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Monday, 14 February 2011

Oldies but goodies

By Christiana Stergiou

Most of us spend a lot of time focusing on what’s new and on chasing the latest trends. We fail to see that some of the best fundraising methods out there aren’t new, they are traditional and old – but they are executed to perfection. With that in mind, I am going to recommend three ‘old’ fundraising books.

The oldest book on my fundraising bookshelf is Tested Advertising Methods by John Caples. It was first published in 1932 and since then has been reprinted numerous times. Caples himself revised it four times and the last edition, which alone has been reprinted 14 times, is still available in paperback.

Caples wrote thousands of direct mail pieces over many years and collected thorough results from each campaign. Advertising genius David Ogilvy said Caples ‘has no theories only facts’ and he shares hundreds of them in this book. Not only will Caples teach you how to test, he will teach you everything he learnt as a result of his body of work and research, including his mistakes. He also provides excellent guides for all aspects of direct marketing – from writing headlines, the first paragraph of an advert or letter, through to hundreds of ways to improve your overall copy to increase response.

I often hear fundraisers say ‘we tested that’, but in reality they didn’t. They just gave something a go to see if it would work. That’s just trying, not testing. Testing involves comparing, learning and continually improving what you do and how you do it. This book will teach you the genuine ins and outs of testing. I’m confident it will improve many fundraising campaigns.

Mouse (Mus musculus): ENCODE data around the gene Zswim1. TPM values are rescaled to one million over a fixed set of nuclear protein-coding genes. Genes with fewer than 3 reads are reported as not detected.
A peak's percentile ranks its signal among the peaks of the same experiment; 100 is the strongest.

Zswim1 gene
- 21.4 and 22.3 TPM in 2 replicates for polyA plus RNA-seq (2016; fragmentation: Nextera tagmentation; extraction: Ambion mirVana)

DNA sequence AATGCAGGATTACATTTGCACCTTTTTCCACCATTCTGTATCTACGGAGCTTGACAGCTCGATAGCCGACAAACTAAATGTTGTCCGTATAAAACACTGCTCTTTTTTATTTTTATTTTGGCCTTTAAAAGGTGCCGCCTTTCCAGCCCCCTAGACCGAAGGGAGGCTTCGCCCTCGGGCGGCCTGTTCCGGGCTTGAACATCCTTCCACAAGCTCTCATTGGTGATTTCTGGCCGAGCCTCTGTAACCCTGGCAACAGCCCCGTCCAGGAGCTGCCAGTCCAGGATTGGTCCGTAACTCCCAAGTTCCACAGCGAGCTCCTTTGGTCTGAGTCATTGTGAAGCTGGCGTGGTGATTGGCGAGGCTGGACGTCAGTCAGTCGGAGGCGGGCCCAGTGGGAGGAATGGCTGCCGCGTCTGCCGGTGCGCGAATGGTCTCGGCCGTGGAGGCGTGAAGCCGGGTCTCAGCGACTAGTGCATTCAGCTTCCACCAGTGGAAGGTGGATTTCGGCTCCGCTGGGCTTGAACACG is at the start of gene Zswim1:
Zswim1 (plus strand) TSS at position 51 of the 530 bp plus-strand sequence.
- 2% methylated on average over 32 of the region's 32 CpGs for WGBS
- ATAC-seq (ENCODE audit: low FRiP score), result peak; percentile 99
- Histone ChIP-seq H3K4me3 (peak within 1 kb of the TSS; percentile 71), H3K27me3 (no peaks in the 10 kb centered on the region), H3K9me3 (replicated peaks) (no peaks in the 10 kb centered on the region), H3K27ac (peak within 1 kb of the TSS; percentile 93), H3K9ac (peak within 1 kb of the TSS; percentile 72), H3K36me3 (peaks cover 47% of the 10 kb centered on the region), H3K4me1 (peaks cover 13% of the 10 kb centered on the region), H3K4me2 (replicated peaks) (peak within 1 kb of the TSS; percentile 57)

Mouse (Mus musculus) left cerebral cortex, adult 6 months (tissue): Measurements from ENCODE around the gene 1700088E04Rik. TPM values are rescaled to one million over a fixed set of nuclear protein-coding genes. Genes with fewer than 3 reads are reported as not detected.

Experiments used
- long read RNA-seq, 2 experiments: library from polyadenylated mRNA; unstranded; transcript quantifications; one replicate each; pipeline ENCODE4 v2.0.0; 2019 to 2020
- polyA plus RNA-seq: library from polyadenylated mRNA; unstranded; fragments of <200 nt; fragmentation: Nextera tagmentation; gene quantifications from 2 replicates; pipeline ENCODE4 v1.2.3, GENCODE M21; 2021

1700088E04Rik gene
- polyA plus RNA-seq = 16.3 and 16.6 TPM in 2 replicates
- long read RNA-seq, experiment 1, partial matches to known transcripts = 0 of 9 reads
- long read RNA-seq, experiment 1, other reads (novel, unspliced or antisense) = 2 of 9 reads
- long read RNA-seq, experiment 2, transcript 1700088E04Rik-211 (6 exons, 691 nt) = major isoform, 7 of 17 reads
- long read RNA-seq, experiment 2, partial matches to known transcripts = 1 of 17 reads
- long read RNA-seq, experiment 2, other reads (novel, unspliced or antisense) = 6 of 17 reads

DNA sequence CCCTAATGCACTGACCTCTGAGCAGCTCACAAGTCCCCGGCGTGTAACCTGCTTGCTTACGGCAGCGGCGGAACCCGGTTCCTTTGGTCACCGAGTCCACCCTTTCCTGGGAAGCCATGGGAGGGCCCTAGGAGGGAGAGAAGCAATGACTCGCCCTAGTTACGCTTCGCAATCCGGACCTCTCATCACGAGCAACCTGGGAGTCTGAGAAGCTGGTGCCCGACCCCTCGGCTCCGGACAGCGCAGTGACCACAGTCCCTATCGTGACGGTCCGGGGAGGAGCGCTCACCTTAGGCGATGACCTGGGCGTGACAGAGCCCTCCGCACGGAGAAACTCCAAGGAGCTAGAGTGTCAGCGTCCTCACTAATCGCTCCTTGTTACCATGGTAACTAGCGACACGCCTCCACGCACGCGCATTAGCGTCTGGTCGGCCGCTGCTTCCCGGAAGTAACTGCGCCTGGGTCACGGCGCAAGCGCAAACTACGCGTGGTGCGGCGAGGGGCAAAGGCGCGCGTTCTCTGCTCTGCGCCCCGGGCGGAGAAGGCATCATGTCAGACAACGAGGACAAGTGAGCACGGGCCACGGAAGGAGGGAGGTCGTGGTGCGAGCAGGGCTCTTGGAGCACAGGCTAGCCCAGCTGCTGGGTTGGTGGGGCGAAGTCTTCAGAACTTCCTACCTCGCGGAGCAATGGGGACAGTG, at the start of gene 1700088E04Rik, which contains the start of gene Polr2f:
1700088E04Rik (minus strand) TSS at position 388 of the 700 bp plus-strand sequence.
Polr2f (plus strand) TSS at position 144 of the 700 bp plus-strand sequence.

David Ogilvy said he learned all he knew about copywriting from John Caples. In 1983 Ogilvy’s own book Ogilvy on Advertising was published and it too has been revised and reprinted many times. Whether it’s advertising, direct mail copy or advice on how to work with an agency, Ogilvy on Advertising is a must read for the savvy fundraiser. You can read a more detailed review of it on SOFII here.

Published in 2000, Mal Warwick’s Five Strategies for Fundraising Success: A Mission-Based Guide to Achieving Your Goals is a book I often refer to when putting together a fundraising strategy for a charity. Mal identifies the five main strategies as growth, involvement, visibility, efficiency and stability (GIVES). So often boards and management want all those things at once. Oh, to live in that perfect world.

Thankfully, Mal methodically explains the best strategy for any organisation’s current situation and future needs. He also assists in answering some of the frequent questions about developing a fundraising strategy. These include: should we run special events? Are we ready for a capital campaign? And should we launch a direct mail campaign? He also outlines ten key benchmarks that will assist in evaluating your success.

You can find out more about the latest fundraising book news and reviews at You can also contact Christiana at


  1. Totally agree, Christiana. If you don't read your Caples, you really can't call yourself fully baked as a copywriter. The lesson of his I recall every day is how every time he made the ad copy tighter, he made more money. The modern equivalent of John Caples is the Wizard of Ads, Roy H. Williams.